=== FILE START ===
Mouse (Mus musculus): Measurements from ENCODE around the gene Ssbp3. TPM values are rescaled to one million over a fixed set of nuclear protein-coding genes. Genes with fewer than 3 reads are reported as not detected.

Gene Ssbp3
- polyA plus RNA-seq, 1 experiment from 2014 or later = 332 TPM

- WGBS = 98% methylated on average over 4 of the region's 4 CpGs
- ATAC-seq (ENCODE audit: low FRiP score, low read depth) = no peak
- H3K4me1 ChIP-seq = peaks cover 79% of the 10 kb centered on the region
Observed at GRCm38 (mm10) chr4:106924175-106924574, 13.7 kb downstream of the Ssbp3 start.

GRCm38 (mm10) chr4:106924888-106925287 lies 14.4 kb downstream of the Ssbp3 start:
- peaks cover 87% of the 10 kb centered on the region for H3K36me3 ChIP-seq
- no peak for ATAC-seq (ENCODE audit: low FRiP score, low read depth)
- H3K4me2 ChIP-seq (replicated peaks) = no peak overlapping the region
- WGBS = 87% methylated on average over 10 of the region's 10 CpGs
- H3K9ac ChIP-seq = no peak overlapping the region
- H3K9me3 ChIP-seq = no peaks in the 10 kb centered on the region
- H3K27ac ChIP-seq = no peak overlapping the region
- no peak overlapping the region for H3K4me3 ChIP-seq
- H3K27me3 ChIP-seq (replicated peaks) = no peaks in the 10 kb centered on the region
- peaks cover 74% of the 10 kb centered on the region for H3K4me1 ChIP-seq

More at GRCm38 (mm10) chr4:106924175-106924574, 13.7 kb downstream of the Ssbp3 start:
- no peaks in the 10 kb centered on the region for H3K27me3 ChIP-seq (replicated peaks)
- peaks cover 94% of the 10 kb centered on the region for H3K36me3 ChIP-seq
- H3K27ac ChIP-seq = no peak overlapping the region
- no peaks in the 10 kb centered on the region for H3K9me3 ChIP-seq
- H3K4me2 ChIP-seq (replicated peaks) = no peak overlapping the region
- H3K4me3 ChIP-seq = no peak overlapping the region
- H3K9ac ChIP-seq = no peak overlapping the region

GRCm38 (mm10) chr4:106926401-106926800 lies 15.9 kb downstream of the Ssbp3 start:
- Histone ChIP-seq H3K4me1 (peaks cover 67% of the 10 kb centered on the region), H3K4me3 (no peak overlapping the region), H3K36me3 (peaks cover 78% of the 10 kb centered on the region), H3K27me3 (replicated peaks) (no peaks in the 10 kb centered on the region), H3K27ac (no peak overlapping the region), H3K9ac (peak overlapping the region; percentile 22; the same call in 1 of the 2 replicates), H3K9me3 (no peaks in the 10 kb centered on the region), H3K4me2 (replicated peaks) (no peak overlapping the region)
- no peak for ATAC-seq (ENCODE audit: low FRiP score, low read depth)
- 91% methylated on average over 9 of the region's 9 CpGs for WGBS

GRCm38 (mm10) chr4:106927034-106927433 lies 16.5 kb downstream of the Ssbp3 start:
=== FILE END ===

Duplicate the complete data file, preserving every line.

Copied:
Mouse (Mus musculus): Measurements from ENCODE around the gene Ssbp3. TPM values are rescaled to one million over a fixed set of nuclear protein-coding genes. Genes with fewer than 3 reads are reported as not detected.

Gene Ssbp3
- polyA plus RNA-seq, 1 experiment from 2014 or later = 332 TPM

- WGBS = 98% methylated on average over 4 of the region's 4 CpGs
- ATAC-seq (ENCODE audit: low FRiP score, low read depth) = no peak
- H3K4me1 ChIP-seq = peaks cover 79% of the 10 kb centered on the region
Observed at GRCm38 (mm10) chr4:106924175-106924574, 13.7 kb downstream of the Ssbp3 start.

GRCm38 (mm10) chr4:106924888-106925287 lies 14.4 kb downstream of the Ssbp3 start:
- peaks cover 87% of the 10 kb centered on the region for H3K36me3 ChIP-seq
- no peak for ATAC-seq (ENCODE audit: low FRiP score, low read depth)
- H3K4me2 ChIP-seq (replicated peaks) = no peak overlapping the region
- WGBS = 87% methylated on average over 10 of the region's 10 CpGs
- H3K9ac ChIP-seq = no peak overlapping the region
- H3K9me3 ChIP-seq = no peaks in the 10 kb centered on the region
- H3K27ac ChIP-seq = no peak overlapping the region
- no peak overlapping the region for H3K4me3 ChIP-seq
- H3K27me3 ChIP-seq (replicated peaks) = no peaks in the 10 kb centered on the region
- peaks cover 74% of the 10 kb centered on the region for H3K4me1 ChIP-seq

More at GRCm38 (mm10) chr4:106924175-106924574, 13.7 kb downstream of the Ssbp3 start:
- no peaks in the 10 kb centered on the region for H3K27me3 ChIP-seq (replicated peaks)
- peaks cover 94% of the 10 kb centered on the region for H3K36me3 ChIP-seq
- H3K27ac ChIP-seq = no peak overlapping the region
- no peaks in the 10 kb centered on the region for H3K9me3 ChIP-seq
- H3K4me2 ChIP-seq (replicated peaks) = no peak overlapping the region
- H3K4me3 ChIP-seq = no peak overlapping the region
- H3K9ac ChIP-seq = no peak overlapping the region

GRCm38 (mm10) chr4:106926401-106926800 lies 15.9 kb downstream of the Ssbp3 start:
- Histone ChIP-seq H3K4me1 (peaks cover 67% of the 10 kb centered on the region), H3K4me3 (no peak overlapping the region), H3K36me3 (peaks cover 78% of the 10 kb centered on the region), H3K27me3 (replicated peaks) (no peaks in the 10 kb centered on the region), H3K27ac (no peak overlapping the region), H3K9ac (peak overlapping the region; percentile 22; the same call in 1 of the 2 replicates), H3K9me3 (no peaks in the 10 kb centered on the region), H3K4me2 (replicated peaks) (no peak overlapping the region)
- no peak for ATAC-seq (ENCODE audit: low FRiP score, low read depth)
- 91% methylated on average over 9 of the region's 9 CpGs for WGBS

GRCm38 (mm10) chr4:106927034-106927433 lies 16.5 kb downstream of the Ssbp3 start: